Our Researcher Spotlight Series profiles DataLab affiliated faculty, staff, graduate students and postdoctoral scholars across disciplines to demonstrate the diversity of our community and highlight their amazing work.
Ryan Peek is the new Drought Resiliency Coordinator for the California Department of Fish and Wildlife. He has been affiliated with UC Davis since 2011 and engaged with DataLab since its founding. Ryan obtained his PhD in Ecology with a certificate in Conservation Management from UC Davis in 2018, after which he was a postdoctoral scholar and Senior Researcher for the UC Davis Center for Watershed Sciences until 2022.
As an undergraduate at UC Davis, Ryan spent a summer doing frog surveys and removing invasive fish from lakes in the Sierras with the National Park Service. “I always liked frogs and fish and water,” he said, “but I never realized that was an avenue for employment. I realized how much I really enjoyed both working outside in aquatic biology, and how cool frogs were.” From then on, his career has been shaped by moving water and what lives there – specifically, amphibians in the western United States – and a lot of data.
After his master’s program, Ryan returned to Davis for his PhD and began to learn R. He got involved with D-RUG, enjoying the community and learning opportunities more than he expected. “D-RUG really kicked off a whole other world that I’ve used daily. It is a huge part of my work and life,” he notes. After completing the Carpentry instructor training and helping teach several Carpentries workshops, he started his journey as an instructor and became a co-coordinator of D-RUG. He also developed and taught the R-DAVIS courses, “which have been amazing and a huge success.”
The ability to quickly take any sort of data and visualize it and then tell a story about it has been the thing that learning data science tools has been really powerful for. I wish more people realized that it’s worth the pain of learning a new language, because it does open doors. You can do more things and connect more things in a way that it’s much harder to do otherwise.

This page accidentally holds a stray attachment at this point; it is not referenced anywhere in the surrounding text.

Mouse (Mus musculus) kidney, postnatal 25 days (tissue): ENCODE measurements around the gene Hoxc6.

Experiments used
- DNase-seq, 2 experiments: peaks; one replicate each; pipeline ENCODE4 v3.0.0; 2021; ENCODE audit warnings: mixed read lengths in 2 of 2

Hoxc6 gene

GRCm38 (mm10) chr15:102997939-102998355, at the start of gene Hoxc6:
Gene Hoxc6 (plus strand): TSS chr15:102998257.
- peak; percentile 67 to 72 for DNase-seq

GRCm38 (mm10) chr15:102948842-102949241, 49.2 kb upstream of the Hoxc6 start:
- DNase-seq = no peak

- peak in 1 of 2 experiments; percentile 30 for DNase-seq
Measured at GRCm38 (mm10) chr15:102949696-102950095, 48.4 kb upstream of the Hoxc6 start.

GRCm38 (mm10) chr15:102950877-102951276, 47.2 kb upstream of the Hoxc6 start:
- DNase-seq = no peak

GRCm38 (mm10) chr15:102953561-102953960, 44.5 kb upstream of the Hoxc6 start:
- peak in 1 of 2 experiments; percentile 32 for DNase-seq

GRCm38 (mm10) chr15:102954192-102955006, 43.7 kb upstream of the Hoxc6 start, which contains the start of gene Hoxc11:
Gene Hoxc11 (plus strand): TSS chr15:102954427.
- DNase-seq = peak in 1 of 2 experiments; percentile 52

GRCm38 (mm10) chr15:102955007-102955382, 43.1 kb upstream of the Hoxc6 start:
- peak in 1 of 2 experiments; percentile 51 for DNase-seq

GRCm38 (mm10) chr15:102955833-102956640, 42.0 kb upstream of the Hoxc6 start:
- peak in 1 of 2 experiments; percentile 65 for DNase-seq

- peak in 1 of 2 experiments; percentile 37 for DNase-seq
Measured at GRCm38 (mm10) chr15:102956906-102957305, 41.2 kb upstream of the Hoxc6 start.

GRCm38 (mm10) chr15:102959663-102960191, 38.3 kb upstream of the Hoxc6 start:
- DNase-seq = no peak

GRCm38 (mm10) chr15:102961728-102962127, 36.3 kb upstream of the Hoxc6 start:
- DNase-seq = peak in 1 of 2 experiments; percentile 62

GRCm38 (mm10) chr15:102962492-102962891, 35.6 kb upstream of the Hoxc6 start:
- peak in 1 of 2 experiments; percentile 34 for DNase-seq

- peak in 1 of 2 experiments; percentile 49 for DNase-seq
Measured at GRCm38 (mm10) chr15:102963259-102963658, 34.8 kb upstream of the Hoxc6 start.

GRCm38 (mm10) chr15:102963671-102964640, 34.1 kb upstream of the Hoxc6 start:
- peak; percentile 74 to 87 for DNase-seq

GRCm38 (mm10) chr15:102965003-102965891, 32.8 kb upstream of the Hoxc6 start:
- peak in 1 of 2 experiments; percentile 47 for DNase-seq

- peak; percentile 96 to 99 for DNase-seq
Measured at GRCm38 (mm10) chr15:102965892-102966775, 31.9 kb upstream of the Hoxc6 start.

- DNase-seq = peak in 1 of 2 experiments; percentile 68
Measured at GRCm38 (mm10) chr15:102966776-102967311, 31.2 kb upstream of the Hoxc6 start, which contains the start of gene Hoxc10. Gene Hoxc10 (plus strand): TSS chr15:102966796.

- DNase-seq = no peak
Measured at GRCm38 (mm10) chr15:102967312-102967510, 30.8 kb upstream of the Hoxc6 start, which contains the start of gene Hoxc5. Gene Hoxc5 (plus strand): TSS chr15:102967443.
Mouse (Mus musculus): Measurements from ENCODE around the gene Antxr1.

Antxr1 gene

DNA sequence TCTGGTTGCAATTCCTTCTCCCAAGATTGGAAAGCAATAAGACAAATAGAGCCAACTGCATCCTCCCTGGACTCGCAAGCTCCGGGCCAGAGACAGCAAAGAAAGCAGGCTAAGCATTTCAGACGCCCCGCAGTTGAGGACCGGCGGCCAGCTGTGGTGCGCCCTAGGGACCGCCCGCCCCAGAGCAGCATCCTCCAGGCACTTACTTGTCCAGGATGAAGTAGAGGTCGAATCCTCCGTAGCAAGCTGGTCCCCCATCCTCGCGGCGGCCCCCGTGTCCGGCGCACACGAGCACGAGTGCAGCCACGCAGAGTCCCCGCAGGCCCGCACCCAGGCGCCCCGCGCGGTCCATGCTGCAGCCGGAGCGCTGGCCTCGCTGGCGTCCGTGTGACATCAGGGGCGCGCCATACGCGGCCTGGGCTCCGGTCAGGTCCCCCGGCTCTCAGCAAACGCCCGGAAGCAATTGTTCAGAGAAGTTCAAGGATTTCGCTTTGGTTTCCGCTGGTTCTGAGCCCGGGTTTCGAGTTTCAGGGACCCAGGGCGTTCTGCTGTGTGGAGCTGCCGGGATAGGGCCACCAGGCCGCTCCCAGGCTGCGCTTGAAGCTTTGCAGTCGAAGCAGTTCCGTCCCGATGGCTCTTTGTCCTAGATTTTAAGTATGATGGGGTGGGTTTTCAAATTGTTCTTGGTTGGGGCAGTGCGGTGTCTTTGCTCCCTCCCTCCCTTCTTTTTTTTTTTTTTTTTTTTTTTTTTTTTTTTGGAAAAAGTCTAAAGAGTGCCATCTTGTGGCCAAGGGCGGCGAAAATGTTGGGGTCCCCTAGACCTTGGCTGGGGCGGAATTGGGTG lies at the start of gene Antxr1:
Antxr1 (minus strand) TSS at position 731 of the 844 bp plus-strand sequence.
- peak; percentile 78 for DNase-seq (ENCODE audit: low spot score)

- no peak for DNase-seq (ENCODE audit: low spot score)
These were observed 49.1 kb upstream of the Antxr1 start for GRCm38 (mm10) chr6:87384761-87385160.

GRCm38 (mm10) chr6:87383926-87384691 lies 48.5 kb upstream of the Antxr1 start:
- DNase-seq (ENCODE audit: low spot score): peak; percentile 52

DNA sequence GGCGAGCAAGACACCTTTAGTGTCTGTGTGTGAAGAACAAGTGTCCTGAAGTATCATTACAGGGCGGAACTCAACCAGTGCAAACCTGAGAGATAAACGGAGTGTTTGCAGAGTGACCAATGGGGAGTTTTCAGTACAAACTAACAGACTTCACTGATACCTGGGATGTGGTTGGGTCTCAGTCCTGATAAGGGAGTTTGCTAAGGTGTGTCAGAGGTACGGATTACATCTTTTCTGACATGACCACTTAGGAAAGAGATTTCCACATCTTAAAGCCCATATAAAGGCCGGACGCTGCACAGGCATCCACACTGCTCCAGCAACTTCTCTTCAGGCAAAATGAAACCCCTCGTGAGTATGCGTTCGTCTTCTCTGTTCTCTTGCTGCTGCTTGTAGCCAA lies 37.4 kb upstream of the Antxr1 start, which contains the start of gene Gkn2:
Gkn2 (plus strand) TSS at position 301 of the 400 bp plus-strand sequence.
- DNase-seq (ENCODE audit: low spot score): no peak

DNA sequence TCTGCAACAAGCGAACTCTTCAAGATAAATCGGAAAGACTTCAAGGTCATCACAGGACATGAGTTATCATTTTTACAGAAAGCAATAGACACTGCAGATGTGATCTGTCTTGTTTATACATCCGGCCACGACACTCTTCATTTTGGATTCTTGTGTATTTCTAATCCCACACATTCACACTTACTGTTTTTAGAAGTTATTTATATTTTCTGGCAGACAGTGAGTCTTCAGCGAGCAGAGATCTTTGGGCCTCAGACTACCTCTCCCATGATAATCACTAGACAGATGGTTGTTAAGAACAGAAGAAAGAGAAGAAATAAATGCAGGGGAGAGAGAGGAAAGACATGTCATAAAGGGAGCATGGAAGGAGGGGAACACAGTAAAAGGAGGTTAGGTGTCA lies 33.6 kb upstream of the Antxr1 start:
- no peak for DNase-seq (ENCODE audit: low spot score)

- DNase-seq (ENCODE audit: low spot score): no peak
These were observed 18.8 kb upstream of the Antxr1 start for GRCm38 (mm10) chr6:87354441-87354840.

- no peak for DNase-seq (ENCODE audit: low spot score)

Ryan’s investment in data science has transformed his ecological research. Using genetic data from amphibians and other organisms in streams and rivers has allowed him to “answer difficult questions we wouldn’t otherwise be able to get at in the field, either because there are so few frogs out there to study or because they’re very difficult to track down,” he explained. Excel, R, and Python—among other data science tools—enable him to find alternative ways of measuring and predicting patterns in ecological, environmental, and genomics data; for instance, when river flow is modified or regulated by dams. Ryan’s research asks “how do these altered flow regimes, or flow patterns, change the organisms that live in and around the river?” Data science and genomic tools allow him to measure these changes in a way that is often not possible using traditional field methods to count or observe these changes in person. “Genetics gives us the ability to go out once and sample a bunch of things, and answer all those questions about population change, genetic connections, and population movement in a different way. Then we have a mountain of data to wade through,” Ryan explains.
As Ryan starts a new phase in his career as the statewide Drought Resiliency Coordinator for the Wildlife Diversity Program, he’s looking forward to working with amphibians as well as reptiles, birds, and mammals – and lots and lots of data. He plans to continue with his conservation genetic work in parallel with his new responsibilities: “we are analyzing where [we can] restore populations by connecting populations and getting frogs on the landscape,” he says. He hopes his data-driven research will “help inform where we translocate or recolonize habitats to protect endangered species in the state.”